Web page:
A Stone Mountain woman who said she was driving drunk when she struck and killed an Atlanta police officer last January on a Downtown Connector interstate ramp was sentenced Friday to 16 years in prison.
Chasity Nicole Jones, 22, pleaded guilty to one count of vehicular homicide and one count of failure to obey the directions of an officer in the death of Senior Officer Gail Thomas. She was indicted in February on 13 counts, including driving under the influence of alcohol and possession of an open container of alcohol while operating a vehicle.
Friday afternoon as Fulton County Superior Court Judge Craig Schwall considered her sentence, Jones apologized to everyone affected by the tragedy, and offered a warning to would-be drunk drivers.
“No amount of words that I can say could get Gail Thomas back,” she said, weeping openly. “I just want to apologize to her father and to her daughter. Her daughter was my age, so I feel her pain every day.
“I know I was in the wrong to get behind the wheel while I was drinking. And I just want to say sorry to everybody that was affected by this situation.”
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“Yes. I was in the club scene. That’s how I lived, and drinking came with it,” she said. “I just advise anyone, if you just had one drink, you had two drinks, you just had a sip, don’t get behind the wheel because something like this could happen.”
Friday’s plea hearing had to be moved to a larger courtroom to accommodate the huge number of law enforcement officers in attendance.
Thomas arrived on the scene of an auto accident the night of Jan. 24, 2012, to assist another officer, according to testimony Friday morning.
As she angled her patrol car along the southbound side of the Interstate 75/85 Brookwood Exchange – with blue lights flashing — Thomas got out of the car to divert traffic away from the accident.
A packed courtroom, filled with law enforcement officials ranging from the youngest Atlanta police officers to Chief George Turner, Fulton County Sheriff Ted Jackson and Fulton County District Attorney Paul Howard, sat silently as Fulton Assistant District Attorney Linda Dunikoski described what happened next.
“The defendant struck her and the patrol vehicle,” Dunikoski said, as sobs emitted from Jones, Thomas’ family and numerous officers. “She was sandwiched between (Jones’ 1998 Honda Civic) and the patrol car. It took off her leg. She was thrown into the windshield of the patrol car and she died.”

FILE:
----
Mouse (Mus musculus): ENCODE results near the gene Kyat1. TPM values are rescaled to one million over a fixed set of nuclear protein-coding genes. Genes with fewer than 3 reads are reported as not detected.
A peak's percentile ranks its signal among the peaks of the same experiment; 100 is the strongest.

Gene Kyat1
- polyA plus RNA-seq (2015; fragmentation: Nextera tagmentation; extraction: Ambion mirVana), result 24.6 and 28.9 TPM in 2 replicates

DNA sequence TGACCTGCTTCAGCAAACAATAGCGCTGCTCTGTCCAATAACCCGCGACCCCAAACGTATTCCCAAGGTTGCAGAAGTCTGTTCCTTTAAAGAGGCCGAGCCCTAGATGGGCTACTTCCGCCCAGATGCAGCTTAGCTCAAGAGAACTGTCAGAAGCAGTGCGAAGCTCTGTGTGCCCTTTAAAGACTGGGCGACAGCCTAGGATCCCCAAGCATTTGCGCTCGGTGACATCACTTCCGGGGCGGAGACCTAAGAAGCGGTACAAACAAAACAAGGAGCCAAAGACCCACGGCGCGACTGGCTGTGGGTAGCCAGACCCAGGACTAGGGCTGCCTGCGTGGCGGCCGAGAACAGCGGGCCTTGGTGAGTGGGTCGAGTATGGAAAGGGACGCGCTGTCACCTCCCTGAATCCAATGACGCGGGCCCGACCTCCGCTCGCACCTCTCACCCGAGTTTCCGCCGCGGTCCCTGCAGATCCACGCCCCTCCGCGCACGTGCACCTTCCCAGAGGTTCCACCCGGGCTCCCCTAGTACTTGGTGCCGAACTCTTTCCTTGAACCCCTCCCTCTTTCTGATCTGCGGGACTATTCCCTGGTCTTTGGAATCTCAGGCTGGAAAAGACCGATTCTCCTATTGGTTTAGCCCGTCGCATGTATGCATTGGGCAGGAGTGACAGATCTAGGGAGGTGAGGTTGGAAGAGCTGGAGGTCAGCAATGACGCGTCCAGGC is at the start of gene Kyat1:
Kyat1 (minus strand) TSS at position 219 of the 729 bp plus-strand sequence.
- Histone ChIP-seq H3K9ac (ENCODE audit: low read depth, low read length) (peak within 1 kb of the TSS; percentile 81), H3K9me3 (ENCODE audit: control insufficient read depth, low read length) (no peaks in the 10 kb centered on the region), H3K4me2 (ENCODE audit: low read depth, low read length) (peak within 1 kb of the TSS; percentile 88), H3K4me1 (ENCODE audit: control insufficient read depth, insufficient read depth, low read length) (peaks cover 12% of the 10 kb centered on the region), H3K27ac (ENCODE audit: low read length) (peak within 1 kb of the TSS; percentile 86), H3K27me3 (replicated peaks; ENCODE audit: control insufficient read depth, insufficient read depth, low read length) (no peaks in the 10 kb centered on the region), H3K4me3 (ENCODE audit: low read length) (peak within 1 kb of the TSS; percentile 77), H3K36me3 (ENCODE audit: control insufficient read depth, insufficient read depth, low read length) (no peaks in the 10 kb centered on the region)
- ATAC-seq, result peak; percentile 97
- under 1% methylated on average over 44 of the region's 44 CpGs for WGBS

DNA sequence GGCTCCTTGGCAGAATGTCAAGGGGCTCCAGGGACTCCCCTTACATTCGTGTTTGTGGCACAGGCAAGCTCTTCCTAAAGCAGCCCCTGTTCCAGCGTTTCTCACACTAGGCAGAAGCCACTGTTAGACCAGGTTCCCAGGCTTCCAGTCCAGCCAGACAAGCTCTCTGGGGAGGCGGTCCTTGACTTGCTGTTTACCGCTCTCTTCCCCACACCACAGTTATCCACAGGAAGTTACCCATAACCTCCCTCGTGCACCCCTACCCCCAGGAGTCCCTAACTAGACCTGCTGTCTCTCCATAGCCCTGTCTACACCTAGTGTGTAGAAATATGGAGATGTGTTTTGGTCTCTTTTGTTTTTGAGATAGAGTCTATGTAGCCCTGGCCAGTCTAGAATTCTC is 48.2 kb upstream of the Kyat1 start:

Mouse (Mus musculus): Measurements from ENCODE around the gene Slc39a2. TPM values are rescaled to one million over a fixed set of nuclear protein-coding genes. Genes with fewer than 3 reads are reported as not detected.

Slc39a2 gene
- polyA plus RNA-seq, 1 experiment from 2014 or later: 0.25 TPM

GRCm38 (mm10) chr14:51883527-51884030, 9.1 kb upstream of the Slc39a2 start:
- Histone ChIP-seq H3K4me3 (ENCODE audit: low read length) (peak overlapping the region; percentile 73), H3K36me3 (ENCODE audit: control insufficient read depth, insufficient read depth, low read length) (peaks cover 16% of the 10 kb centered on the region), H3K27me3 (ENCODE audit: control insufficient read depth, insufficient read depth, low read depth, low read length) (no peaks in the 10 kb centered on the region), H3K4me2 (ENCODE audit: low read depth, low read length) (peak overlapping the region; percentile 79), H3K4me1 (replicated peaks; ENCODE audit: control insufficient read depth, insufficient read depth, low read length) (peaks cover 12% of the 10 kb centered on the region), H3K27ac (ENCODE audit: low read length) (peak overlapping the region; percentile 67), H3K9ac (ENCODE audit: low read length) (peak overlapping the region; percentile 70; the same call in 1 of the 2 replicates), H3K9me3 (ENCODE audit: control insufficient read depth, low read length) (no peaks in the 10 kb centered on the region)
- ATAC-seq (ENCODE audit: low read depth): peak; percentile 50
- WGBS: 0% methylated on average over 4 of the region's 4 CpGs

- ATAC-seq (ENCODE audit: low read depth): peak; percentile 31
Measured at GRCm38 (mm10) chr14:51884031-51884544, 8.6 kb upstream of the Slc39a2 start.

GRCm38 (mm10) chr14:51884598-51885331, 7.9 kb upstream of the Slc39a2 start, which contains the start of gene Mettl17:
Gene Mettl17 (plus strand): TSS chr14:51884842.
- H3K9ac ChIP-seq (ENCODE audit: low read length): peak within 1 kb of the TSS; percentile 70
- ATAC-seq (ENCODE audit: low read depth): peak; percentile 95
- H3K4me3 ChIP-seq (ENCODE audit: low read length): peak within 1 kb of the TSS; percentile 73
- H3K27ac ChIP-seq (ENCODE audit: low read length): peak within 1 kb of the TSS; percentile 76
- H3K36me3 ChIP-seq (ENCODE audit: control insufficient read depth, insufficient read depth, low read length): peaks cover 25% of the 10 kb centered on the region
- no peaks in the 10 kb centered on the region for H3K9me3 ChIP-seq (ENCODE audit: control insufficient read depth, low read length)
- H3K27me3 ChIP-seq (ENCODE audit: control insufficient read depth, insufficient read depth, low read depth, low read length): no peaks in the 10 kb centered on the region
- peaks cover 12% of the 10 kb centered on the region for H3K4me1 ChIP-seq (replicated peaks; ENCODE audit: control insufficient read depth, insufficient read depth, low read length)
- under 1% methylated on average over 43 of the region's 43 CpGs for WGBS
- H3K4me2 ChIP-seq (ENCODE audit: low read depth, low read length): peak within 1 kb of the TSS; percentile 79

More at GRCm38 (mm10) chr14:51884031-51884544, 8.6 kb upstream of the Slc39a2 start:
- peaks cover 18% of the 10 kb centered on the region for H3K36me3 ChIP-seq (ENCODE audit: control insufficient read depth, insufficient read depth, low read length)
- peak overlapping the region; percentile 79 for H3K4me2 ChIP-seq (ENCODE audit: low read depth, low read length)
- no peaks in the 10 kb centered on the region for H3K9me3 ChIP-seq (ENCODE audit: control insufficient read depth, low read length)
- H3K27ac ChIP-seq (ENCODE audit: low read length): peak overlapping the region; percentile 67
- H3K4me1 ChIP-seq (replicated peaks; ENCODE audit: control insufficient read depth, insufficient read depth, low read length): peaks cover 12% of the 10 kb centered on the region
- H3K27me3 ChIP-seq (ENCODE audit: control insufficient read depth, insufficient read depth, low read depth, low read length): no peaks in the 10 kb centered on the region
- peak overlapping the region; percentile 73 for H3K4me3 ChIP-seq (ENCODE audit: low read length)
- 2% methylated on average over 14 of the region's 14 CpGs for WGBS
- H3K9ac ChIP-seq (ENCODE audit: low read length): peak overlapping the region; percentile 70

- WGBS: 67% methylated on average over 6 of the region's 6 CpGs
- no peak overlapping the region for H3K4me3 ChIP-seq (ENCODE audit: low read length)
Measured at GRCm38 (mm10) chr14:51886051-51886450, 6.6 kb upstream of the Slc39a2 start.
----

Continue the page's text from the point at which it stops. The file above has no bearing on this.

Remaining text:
Earl Thomas, Gail Thomas’ brother, told the courtroom, “We’ve taken it very hard. The crime will never fit the punishment due to the fact that my sister is no more.”
Lt. Jeff Cantin, who was Thomas’ supervisor, characterized her as a mentor for many of the young officers coming out of the police academy.
“Many of them were the same age as her daughter,” Cantin said. “She was their mother figure. Many of them had never seen a dead body. And to see her out there minutes after they’d stood with her in roll call was a lot for them.”
Prosecutors said there were no skid marks at the accident scene, meaning Jones didn’t try to brake to avoid the collision. Jones’ three passengers admitted they’d all been drinking.
Jones was arrested at the scene, and later told investigators she had been drinking and smoking marijuana before the accident, prosecutors said.
“She admitted that she had consumed vodka that evening about one hour before the accident,” Dunikoski said. “They were rushing to the club.”
The prosecutor described a conversation with Jones’ boyfriend, Fredrick Jones, who was in the front passenger seat, who told about drinking a mixture of blue Hawaiian Punch and vodka before leaving Marietta for a Buckhead bar.
“He said the intention there was to continue ‘pre-gaming’ in the car prior to getting to the club so that they would not have to buy cocktails in the club,” Dunikoski said. “They would be intoxicated by the time they got to the club.”
Jones registered a 0.155 blood alcohol level, nearly twice the legal limit for DUI, authorities said.
Judge Schwall said the case will haunt him.
“In this job, just when I thought I’ve seen it all, I get a memory that will stay with me for the rest of my life … the picture of a police officer through the windshield of a car, deceased with a severed leg,” he said. “I don’t think 16 years is enough. If I had a choice, it would be more than 16 years.”